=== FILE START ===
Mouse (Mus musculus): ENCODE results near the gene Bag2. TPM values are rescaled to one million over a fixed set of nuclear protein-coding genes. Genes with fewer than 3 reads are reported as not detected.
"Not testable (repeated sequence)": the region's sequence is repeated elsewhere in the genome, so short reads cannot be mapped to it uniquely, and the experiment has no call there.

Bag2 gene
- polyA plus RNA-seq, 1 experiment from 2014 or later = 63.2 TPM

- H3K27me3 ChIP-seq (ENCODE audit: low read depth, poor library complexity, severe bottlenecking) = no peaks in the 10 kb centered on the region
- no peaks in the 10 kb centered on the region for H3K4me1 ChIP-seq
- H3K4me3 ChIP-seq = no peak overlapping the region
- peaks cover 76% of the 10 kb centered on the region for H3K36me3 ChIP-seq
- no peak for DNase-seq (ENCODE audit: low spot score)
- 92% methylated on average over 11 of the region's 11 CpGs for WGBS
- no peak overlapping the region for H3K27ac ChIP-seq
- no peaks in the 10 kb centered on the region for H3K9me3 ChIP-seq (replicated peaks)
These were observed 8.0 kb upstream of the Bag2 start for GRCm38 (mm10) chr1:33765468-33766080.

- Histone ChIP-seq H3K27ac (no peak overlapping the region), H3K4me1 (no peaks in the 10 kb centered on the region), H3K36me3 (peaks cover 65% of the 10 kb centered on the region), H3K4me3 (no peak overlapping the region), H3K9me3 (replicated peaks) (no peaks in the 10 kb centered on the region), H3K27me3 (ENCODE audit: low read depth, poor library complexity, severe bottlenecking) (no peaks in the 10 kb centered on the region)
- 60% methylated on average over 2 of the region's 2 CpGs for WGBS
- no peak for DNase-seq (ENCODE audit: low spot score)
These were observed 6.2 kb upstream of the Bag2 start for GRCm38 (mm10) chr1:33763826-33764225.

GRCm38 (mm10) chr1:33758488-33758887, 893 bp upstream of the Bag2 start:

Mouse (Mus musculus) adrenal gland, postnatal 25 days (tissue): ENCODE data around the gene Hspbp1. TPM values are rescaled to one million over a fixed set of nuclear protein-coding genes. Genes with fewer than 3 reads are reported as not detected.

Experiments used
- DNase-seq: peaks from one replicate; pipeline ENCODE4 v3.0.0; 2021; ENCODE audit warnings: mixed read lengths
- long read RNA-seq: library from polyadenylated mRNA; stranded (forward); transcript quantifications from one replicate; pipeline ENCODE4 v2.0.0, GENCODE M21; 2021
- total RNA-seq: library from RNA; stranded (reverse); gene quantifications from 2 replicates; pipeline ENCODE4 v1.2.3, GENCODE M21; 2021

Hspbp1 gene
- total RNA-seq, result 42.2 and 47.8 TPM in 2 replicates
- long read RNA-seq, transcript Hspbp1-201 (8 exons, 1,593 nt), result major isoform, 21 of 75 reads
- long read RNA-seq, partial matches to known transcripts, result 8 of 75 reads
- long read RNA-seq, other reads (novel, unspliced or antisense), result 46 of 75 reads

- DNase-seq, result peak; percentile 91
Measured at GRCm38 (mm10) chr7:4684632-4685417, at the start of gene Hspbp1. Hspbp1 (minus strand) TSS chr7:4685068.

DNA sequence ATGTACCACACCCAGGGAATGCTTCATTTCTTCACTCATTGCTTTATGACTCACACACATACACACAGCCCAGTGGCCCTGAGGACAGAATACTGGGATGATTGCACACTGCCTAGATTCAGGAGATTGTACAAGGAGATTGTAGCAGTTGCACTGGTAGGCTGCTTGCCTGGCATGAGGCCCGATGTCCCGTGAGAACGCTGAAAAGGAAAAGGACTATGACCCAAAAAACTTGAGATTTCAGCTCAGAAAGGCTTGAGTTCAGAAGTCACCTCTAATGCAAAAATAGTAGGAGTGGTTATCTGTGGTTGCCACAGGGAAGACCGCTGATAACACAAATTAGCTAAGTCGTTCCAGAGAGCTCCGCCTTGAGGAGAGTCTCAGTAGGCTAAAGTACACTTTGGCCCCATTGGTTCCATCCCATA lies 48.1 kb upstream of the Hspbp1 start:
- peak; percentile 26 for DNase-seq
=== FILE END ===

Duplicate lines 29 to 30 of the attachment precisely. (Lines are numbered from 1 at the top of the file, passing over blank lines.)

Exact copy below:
- DNase-seq, result peak; percentile 91
Measured at GRCm38 (mm10) chr7:4684632-4685417, at the start of gene Hspbp1. Hspbp1 (minus strand) TSS chr7:4685068.